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Where-Object & Select-Object: InputObject Parameter does not work as expected by Trevor Sullivan


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Type: Bug
ID: 716546
Opened: 1/4/2012 1:23:39 PM
Access Restriction: Public
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Description

The Where-Object cmdlet's parameter named -InputObject does not work as expected. According to the help documentation for Where-Object, you can either pipe a collection of objects into Where-Object, or use -InputObject instead. In some cases, I prefer to use -InputObject, as I do not always like using the pipeline during script development.

Consider the following command, which does not produce expected output:

Where-Object -InputObject:1,2,3 -FilterScript:{ $_ -eq 1 };

The above command outputs:
1
2
3

Now, consider the following command, which produces the desired output:

1,2,3 | Where-Object -FilterScript:{ $_ -eq 1 };

The output produced is:
1

The two commands described above should have similar behavior. There is no point in filtering a single .NET object using Where-Object's -InputObject parameter.

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The same applies to the -InputObject parameter on the Select-Object cmdlet. Consider the output from the following two commands:

# EXAMPLE 1
1..5 | Select-Object -First 2;

# Output:
# 1
# 2

# EXAMPLE 2
Select-Object -First 2 -InputObject (1..5);

# Output:
# 1
# 2
# 3
# 4
# 5

Why on earth would you want this to behave like this? In the latter Select-Object example, it doesn't even make sense to treat it as a singleton, because you are selecting the first *two* objects. If only one object is put in, then why would you even use the -First X, or -Last Y, parameters? Or, why would you use the -Unique parameter, when if you only have one object anyway, it is by definition unique?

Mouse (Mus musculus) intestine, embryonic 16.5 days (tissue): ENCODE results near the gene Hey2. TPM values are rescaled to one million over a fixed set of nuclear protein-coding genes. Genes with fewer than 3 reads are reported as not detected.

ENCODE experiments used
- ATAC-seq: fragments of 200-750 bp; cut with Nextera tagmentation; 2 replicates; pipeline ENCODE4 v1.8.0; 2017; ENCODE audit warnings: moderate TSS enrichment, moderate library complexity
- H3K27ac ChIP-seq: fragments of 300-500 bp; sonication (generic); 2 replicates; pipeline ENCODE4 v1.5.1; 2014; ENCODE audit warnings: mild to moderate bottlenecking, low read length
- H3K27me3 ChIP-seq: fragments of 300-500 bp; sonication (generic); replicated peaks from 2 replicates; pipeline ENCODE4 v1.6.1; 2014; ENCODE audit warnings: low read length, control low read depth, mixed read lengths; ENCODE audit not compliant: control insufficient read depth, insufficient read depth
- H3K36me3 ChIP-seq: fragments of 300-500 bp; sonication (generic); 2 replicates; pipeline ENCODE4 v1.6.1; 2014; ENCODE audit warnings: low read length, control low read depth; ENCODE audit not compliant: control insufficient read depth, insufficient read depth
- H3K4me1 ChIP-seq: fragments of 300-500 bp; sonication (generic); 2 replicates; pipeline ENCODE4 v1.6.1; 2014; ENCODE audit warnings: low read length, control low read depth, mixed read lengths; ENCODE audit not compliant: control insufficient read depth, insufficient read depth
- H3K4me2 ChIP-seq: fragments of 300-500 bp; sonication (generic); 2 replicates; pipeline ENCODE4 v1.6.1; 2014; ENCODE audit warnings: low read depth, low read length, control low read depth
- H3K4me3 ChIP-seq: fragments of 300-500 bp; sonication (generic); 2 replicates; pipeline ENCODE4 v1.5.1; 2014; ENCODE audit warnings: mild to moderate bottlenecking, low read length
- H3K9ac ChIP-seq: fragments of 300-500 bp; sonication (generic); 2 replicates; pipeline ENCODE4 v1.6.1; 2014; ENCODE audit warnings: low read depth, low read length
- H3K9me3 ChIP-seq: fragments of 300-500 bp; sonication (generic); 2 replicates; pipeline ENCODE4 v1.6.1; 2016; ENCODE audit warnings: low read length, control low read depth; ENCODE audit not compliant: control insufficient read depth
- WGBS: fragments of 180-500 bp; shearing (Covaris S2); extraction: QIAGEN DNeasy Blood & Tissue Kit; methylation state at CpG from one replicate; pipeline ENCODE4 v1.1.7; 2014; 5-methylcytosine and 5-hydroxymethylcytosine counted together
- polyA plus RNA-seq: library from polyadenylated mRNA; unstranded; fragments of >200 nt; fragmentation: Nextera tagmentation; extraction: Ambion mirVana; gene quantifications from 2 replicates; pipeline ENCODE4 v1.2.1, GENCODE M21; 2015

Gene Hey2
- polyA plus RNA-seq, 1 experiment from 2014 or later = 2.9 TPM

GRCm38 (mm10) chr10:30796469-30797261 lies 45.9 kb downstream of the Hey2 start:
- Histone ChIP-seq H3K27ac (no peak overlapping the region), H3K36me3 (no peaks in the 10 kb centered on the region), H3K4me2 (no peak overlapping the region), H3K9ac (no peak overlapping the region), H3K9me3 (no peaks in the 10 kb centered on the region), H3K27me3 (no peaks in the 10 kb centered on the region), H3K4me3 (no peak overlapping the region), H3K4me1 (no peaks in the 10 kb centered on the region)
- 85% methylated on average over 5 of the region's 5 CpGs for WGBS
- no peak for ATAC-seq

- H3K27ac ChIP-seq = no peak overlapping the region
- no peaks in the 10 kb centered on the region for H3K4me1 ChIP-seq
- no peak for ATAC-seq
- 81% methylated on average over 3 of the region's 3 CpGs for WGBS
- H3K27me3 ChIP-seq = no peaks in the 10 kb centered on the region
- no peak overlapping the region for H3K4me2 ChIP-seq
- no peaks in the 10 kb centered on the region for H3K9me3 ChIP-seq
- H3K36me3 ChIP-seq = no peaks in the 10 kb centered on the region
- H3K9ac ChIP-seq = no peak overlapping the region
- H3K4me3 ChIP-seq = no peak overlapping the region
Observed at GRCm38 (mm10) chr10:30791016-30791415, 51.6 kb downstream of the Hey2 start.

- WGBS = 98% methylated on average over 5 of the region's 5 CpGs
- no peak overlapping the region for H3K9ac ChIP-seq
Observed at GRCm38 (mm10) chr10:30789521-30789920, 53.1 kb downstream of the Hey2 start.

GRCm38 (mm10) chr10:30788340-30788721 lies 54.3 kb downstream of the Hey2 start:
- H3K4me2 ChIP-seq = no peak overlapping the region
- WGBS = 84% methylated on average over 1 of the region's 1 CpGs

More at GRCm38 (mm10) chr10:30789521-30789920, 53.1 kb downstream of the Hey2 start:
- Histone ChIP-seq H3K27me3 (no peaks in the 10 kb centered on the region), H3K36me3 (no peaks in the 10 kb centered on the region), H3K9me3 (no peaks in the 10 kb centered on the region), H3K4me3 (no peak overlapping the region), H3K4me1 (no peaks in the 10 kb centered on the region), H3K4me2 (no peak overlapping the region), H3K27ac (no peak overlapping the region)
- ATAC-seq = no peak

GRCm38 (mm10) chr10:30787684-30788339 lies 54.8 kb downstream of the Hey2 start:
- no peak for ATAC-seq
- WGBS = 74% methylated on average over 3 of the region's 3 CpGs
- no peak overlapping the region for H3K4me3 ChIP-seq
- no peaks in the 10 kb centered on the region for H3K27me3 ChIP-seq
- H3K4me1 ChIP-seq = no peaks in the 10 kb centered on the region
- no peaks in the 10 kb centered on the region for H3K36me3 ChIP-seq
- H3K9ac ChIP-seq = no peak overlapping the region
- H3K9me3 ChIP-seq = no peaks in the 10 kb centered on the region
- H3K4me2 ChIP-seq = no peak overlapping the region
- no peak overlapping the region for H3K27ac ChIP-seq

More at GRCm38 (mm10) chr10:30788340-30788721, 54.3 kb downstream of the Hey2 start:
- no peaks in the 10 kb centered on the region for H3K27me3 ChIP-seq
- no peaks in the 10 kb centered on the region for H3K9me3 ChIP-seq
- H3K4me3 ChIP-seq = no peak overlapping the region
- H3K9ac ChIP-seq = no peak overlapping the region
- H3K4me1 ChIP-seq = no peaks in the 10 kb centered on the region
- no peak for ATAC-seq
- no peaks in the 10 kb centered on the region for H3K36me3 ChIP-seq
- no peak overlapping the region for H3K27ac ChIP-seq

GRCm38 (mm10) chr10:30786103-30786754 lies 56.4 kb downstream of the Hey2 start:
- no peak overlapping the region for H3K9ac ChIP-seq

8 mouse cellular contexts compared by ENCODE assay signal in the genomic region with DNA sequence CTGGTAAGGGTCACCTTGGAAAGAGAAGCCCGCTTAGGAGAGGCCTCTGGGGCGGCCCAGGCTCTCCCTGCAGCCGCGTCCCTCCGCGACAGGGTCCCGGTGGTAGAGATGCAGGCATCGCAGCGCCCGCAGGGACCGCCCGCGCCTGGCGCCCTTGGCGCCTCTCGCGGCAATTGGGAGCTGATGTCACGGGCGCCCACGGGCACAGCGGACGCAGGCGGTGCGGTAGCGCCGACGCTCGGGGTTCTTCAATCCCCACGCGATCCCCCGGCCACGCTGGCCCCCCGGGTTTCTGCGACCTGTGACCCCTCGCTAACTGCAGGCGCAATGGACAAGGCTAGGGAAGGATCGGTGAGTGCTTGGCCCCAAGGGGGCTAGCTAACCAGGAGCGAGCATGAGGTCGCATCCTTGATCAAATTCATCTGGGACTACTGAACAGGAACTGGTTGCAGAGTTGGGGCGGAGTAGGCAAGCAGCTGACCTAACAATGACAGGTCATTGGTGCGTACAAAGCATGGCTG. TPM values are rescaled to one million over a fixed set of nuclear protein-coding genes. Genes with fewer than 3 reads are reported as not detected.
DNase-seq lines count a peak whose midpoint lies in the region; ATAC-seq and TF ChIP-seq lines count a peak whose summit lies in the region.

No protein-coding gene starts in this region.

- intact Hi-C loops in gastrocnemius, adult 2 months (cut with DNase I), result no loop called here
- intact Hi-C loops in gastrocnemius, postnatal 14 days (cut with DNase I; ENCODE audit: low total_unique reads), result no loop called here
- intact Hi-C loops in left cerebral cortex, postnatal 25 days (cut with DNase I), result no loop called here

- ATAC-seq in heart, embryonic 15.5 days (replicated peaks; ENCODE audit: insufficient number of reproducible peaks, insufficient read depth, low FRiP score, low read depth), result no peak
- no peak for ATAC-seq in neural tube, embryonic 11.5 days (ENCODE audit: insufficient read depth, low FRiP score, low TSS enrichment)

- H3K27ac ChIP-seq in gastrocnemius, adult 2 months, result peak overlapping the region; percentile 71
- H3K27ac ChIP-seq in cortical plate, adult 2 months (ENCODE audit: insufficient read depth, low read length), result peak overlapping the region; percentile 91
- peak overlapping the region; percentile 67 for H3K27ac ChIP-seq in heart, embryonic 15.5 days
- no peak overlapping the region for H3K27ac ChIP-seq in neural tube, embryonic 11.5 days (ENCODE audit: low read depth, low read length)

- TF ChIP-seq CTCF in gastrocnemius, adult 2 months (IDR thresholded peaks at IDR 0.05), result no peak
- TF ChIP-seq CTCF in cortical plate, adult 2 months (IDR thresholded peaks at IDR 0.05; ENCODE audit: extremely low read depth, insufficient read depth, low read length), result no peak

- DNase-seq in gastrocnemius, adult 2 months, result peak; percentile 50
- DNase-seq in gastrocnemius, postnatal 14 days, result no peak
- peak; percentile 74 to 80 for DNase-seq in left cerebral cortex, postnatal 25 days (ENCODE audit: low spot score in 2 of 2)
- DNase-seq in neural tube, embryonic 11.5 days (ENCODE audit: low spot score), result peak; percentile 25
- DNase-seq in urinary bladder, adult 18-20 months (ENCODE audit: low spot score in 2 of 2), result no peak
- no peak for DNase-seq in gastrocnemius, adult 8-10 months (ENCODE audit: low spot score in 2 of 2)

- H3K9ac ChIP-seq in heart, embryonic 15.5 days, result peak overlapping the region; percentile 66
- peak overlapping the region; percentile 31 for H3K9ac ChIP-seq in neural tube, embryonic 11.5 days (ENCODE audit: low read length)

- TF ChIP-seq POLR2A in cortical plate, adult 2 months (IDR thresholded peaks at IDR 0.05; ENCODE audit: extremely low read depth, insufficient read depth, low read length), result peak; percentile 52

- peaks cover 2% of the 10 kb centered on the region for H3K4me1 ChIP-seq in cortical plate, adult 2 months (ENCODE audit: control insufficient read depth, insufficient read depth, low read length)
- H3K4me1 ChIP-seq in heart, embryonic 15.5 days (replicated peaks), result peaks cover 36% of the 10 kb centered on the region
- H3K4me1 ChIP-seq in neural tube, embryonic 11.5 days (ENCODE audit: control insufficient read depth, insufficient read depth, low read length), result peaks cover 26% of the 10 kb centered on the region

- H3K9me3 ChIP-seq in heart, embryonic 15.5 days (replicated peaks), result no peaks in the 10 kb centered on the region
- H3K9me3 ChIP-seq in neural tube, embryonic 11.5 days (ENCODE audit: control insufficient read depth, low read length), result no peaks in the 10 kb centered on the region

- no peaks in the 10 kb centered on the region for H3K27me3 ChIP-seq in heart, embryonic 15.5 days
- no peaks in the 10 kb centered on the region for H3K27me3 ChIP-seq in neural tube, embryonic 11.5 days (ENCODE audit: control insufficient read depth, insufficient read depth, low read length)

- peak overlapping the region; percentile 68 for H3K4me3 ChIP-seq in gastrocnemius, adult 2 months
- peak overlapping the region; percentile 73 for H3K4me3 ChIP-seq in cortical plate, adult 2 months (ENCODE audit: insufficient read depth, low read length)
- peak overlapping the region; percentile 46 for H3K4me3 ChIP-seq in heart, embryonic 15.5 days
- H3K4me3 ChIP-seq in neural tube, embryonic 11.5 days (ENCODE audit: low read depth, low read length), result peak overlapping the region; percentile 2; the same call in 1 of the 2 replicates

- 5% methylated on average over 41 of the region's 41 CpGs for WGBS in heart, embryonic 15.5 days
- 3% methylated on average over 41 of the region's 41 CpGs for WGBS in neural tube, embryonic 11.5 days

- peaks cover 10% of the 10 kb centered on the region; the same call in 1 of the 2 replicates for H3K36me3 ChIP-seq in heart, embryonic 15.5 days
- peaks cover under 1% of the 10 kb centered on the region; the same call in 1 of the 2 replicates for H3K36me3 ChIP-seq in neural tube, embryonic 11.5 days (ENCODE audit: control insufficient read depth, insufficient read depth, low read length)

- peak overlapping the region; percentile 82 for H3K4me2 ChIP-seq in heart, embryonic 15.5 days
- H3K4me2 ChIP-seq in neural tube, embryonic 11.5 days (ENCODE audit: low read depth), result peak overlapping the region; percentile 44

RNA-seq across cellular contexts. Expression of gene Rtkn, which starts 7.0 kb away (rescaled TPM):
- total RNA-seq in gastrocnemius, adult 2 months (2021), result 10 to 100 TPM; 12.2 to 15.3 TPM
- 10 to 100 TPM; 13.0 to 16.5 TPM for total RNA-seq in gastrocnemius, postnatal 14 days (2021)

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Posted by Trevor Sullivan on 6/5/2012 at 10:29 AM
Kirk,

As I mentioned below, the -InputObject parameter works correctly on ForEach-Object. I was simply using that evidence to reinforce my argument that Select-Object and Where-Object should act similarly.

To your points:

1) ForEach-Object is not consistent with Select-Object and Where-Object
2) As I have already mentioned, there are other breaking changes in PowerShell v3, so why would this bug not be fixed as well? Many of the other breaking changes are not even bug fixes, but simply functionality changes. That argument doesn't hold a lot of water. Additionally, why should something that's broken not be fixed, especially when the documentation explicitly states that it can be used either way?

With this in mind, please retract your downvote at the very least, and I hope you see the light enough to upvote it.

Trevor
Posted by Kirk Munro on 6/5/2012 at 10:16 AM
I'm with them leaving this as is. InputObject is a singleton in ForEach-Object. You can see that in this example:

# EXAMPLE 1
1..5 | % { $_.GetType().FullName}

# Output:
# System.Int32
# System.Int32
# System.Int32
# System.Int32
# System.Int32

# EXAMPLE 2
% -In (1..5) {$_.GetType().FullName}

# Output:
# System.Object[]

The reason you see the array output in both cases is because of how PowerShell handles the display of arrays, showing their contents.

With that in mind, the PowerShell team is right leaving this the way it is. This shouldn't change because: (a) it's consistent (as shown above) and (b) changing it would risk breaking scripts unnecessarily.